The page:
HK – COVID-19 – 9 key points on the HK Government’s COVID-19 Online Dispute Resolution Scheme
The Hong Kong Department of Justice has officially launched the COVID-19 Online Dispute Resolution (‘ODR’) Scheme on 29 June 2020.
As previously introduced in our article, the Scheme aims to support individuals / businesses affected by COVID-19 in resolving disputes through negotiation, mediation and arbitration, in relation to disputes with a monetary value below HK$500,000.
Following the launch, more details have been provided by the Government and the Scheme’s operating body.
In this update, we will lay out the key points of the Scheme as now published.
1. Who is the scheme operator and how is it implemented?
The Scheme is to be operated independently by eBRAM International Online Dispute Resolution Centre (‘eBRAM’).
eBRAM has developed a video conferencing platform (‘Platform’) for parties to sign necessary electronic agreements, and to conduct mediation / arbitration hearings online. To protect the privacy of the parties, all data submitted to the Platform will be stored in a private cloud hosted in Hong Kong managed by eBRAM.
eBRAM has published a set of rules for the Scheme (‘Rules’) which can be accessed at here.
2. What are the applicable disputes?
According to the Rules, COVID-19 related disputes are any commercial, contractual, tortious, property, family or tenancy disputes arising directly or indirectly out of the COVID-19 pandemic in any part of the world.
The dispute must have a value of under HK$500,000 and be arbitrable under Hong Kong law. Also, one of the parties must be a Hong Kong resident or a company registered in Hong Kong.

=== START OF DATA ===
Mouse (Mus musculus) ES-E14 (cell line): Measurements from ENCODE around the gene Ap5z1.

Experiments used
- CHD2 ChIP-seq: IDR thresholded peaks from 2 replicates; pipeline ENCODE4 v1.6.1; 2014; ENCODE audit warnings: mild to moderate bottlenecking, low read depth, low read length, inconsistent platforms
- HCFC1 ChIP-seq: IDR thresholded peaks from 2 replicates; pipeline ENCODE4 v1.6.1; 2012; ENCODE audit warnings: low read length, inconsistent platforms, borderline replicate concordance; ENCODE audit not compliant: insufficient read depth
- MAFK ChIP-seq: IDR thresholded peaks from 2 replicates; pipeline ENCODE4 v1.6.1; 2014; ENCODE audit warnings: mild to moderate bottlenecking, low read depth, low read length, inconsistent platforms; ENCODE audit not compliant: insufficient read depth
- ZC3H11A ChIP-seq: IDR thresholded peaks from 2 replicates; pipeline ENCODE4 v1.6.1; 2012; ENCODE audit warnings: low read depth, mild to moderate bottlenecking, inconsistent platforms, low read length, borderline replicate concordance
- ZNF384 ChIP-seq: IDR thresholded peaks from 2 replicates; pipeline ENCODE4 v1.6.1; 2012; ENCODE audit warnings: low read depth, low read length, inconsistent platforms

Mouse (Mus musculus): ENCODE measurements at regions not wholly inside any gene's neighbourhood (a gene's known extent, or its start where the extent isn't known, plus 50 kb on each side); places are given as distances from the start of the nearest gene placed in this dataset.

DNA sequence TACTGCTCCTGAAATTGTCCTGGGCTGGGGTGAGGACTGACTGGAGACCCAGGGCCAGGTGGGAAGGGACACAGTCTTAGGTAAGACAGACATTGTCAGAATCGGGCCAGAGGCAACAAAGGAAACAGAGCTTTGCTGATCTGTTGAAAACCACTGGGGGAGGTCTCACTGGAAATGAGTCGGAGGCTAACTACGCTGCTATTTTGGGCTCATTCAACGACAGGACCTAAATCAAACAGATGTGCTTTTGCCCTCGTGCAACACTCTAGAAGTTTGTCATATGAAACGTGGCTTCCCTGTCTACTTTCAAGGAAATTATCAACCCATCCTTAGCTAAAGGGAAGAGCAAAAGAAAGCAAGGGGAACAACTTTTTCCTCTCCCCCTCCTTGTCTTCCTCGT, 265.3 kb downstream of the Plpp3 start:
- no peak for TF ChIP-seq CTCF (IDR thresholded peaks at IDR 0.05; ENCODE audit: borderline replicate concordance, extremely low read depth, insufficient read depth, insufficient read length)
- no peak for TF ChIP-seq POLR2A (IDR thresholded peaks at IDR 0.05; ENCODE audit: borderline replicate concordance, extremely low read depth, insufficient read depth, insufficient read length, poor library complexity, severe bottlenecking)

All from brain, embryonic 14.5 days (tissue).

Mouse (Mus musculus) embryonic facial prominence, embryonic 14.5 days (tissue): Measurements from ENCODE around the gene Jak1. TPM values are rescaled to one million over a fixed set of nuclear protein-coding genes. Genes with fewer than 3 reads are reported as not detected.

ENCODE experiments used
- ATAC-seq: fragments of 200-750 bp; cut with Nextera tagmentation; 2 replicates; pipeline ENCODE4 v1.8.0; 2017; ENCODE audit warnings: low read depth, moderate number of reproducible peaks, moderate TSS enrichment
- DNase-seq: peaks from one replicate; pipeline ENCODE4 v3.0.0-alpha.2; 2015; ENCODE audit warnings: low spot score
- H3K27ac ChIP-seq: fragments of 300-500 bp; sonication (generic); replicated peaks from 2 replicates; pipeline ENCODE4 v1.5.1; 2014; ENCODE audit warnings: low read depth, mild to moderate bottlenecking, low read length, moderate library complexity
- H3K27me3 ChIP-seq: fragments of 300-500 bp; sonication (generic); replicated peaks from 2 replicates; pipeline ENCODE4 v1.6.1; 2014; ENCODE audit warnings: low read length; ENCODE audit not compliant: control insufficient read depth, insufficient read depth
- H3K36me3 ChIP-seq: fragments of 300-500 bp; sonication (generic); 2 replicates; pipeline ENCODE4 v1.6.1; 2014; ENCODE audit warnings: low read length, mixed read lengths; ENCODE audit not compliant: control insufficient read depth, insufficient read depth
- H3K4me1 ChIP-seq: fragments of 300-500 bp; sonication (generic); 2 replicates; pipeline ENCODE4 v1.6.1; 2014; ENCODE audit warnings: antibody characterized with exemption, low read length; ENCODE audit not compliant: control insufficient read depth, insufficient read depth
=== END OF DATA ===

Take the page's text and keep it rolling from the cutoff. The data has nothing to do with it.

3. When will it become available?
eBRAM will provide training to a group of over 150 mediators and arbitrators on how to use the Platform, which training is aimed for July 2020.
Upon completion of the training, parties may submit their cases to the Platform.
4. What are the brief procedures & maximum time period allowed for each tier?
The Scheme consists of three ‘Tiers’:
a. Tier 1 Negotiation Stage;
b. Tier 2 Mediation Stage; and
c. Tier 3 Arbitration Stage.
There is a maximum time period allowed for parties to resolve the dispute at each Tier.
Before progressing to Tier 1, the parties begin by entering into an ODR Agreement. The ODR Agreement should set out details of the grounds on which the claimant’s claim is made. The claimant then must submit the signed ODR Agreement to eBRAM. The ODR Proceedings are deemed to commence once eBRAM notifies the parties of the availability of the ODR Agreement on the Platform.
- Time period: The respondent has to provide a response (which should include a response to the grounds on which the claimant’s claim is made and notice of any counterclaims) within three days after being notified of the availability of the ODR Agreement on the Platform. The claimant then has the right to respond to the counterclaims if any within three days.
Tier 1 Negotiation Stage
Parties may choose to negotiate via the Platform or other agreed methods.
- Time period: The parties have to attempt to settle within three days of the commencement of the negotiation stage. They may agree to a ‘one-time extension’ of no more than three days.
Tier 2 Mediation Stage
If the parties fail to reach a settlement through negotiations, they will go to the mediation stage. The parties will appoint a mediator suggested by eBRAM, and attempt to settle again.
- Time period: The parties have to appoint a mediator within three days of the commencement of the negotiation stage, and attempt to settle within three days.
Tier 3 Arbitration Stage